California Charter schools are under intense scrutiny once again while California’s public education system continues its downward slide, ranked 42nd worst in the country by Education Week.
California Governor Gavin Newsom, who was strongly supported by the California Teachers Association during his campaign, has called for more regulation of charter schools.
A new “transparency” bill would require California Charter Schools to hold televised board meetings and provide extra records, under a bill being fast-tracked in the Legislature. The Senate passed SB 126 by Sen. Connie Leyva (D-Chino) Thursday, 34-2. The bill now heads to the Assembly.
Sen. Leyva, who authored the bill, said she anticipates lawmakers will send it to Democratic Gov. Gavin Newsom’s desk next week. “The governor’s office asked us to do this bill,” said Leyva. “We feel pretty confident that he’ll sign it if it gets to him.”
This same level of scrutiny and transparency is not applied equally to all state agencies, which makes this bill suspect. A November 2018 state audit of the California High Speed Rail Authority found 17 problem areas needing immediate attention including: Lack of transparency, No useful supervision of awarded contracts, No hope the project can meet travel time spelled out in Prop 1A, and $600 Million in cost over runs thus far due to inept planning.
A California State Audit found employees sleeping on the job at the Department of Motor Vehicles. One DMV employee slept at her desk over a period of nearly four years for extended periods of time during work hours.
Yet the Governor and California Democrats want Charter Schools to undergo more “transparency.” Charter Schools are in high demand by parents, and especially low-income parents who feel their children are trapped in poor performing public schools. Charter school enrollment in Los Angeles has increased, while enrollment in regular public schools has declined.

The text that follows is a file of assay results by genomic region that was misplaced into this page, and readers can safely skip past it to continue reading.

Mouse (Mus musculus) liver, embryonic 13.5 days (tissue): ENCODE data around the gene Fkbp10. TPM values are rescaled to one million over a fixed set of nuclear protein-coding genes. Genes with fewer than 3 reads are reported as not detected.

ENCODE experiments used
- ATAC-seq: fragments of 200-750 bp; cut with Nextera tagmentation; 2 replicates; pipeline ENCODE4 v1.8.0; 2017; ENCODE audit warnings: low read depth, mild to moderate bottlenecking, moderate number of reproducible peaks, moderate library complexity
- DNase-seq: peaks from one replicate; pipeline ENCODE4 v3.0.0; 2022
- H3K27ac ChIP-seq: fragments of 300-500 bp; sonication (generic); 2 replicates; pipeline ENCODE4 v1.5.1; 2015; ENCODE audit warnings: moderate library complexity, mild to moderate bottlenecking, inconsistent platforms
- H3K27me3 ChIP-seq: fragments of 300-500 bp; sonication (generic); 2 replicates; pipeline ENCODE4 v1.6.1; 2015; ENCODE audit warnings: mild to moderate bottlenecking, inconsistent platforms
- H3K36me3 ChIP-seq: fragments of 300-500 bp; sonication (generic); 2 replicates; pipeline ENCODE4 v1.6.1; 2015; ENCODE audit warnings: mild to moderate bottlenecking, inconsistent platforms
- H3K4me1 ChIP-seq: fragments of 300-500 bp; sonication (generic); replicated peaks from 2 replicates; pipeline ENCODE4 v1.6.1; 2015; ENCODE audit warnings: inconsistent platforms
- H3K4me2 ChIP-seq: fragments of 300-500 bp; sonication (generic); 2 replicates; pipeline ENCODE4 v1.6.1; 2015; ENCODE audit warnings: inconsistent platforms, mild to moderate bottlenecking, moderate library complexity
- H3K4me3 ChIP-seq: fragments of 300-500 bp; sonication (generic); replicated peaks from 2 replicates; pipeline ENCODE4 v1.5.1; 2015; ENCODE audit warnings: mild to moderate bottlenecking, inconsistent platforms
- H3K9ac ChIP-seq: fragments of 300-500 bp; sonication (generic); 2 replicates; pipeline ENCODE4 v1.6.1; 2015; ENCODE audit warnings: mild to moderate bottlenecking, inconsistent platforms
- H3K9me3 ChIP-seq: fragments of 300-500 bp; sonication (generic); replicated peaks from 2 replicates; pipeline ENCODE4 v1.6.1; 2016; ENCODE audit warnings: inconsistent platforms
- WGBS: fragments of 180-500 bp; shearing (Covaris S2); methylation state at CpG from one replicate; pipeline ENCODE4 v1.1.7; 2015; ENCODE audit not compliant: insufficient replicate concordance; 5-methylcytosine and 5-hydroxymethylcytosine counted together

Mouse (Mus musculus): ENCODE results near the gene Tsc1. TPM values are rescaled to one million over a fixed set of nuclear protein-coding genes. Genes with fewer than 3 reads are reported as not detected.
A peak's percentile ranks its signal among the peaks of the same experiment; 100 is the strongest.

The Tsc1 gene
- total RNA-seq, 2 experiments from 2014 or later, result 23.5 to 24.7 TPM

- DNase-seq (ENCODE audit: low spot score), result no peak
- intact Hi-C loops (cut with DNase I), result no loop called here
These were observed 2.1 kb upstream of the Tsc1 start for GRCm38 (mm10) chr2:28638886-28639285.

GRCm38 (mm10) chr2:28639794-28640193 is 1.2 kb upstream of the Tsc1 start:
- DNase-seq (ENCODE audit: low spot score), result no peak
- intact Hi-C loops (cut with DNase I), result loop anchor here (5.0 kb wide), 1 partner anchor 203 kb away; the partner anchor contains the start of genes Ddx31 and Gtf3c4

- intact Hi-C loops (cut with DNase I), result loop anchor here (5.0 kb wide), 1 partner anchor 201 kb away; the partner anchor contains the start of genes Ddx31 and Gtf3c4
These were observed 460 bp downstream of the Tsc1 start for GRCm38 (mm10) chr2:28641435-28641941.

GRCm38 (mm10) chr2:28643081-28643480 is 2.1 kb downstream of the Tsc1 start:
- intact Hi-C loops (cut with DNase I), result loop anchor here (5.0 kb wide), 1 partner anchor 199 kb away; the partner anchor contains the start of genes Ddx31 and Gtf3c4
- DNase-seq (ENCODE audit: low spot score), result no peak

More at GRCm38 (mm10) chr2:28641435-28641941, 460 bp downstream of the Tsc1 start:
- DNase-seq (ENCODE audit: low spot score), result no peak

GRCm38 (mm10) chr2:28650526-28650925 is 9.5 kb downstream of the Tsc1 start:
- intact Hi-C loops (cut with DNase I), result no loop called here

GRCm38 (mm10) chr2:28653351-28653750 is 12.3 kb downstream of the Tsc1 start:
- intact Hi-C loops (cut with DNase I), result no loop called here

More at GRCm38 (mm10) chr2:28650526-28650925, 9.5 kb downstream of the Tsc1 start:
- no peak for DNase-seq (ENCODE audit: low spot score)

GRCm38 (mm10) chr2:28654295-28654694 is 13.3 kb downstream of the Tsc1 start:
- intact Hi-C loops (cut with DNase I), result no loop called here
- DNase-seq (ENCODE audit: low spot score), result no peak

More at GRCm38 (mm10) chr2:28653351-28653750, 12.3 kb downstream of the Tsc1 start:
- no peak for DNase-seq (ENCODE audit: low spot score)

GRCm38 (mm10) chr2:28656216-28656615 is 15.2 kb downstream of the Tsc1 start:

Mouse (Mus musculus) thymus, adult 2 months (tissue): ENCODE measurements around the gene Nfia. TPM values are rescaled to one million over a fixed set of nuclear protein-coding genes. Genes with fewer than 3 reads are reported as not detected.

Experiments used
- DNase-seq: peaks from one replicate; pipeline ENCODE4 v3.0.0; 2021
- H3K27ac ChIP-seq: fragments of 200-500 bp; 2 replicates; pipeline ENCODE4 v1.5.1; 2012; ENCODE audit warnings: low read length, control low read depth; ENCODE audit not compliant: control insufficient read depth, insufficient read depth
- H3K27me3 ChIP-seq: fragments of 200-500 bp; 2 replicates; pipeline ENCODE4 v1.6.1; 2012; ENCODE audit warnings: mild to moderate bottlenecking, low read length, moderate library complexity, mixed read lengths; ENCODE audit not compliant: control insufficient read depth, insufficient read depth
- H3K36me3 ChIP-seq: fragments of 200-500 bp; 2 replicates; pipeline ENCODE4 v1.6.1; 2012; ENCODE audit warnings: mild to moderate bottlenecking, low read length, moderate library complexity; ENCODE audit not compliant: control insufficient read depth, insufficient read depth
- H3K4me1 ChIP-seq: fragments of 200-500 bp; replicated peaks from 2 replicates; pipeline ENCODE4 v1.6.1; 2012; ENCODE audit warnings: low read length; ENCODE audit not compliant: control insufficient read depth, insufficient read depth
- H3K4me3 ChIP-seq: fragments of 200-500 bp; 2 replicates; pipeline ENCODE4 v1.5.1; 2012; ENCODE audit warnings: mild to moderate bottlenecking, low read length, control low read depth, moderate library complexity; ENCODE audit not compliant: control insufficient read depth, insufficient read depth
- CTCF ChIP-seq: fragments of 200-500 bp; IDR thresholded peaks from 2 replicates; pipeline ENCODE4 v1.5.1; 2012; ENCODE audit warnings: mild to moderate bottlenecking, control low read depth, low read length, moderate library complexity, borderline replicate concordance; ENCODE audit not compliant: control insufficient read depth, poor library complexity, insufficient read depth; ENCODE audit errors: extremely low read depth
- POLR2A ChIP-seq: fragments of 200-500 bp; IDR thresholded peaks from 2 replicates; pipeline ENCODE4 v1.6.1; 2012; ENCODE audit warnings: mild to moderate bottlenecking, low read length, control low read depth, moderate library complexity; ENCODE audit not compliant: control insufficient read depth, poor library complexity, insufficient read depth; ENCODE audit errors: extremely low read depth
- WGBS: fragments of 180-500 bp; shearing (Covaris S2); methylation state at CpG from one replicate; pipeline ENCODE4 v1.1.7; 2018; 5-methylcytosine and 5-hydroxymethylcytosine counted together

“According to a 2017 study by the school-research-and-rating organization GreatSchools, there were 156 public schools in California ‘that are providing strong results for African-American students and Hispanic students,’” Lance Izumi, Director of Education for the Pacific Research Institute, recently wrote. “While only a little more than one in 10 public schools statewide is a charter school, among these 156 high-performing schools, nearly one out of three was a charter school.”
What’s the Rush?
This bill went into print on Friday, Feb. 15, just prior to a three-day weekend. It was heard in the Senate Education Committee on Tuesday Feb. 19, and was voted on in the Senate Thursday Feb. 21.
Gov. Gavin Newsom spoke specifically about charter schools in his budget presentation address, issuing a veiled threat of additional transparency requirements – requirements not required of California public schools.
The governor indicated this issue is urgent, however the bill does not include an urgency clause, which is proper procedure, making the reason for the rush and reduced ability for public scrutiny and comment very concerning. This rush away from public scrutiny is ironic for a “transparency bill.”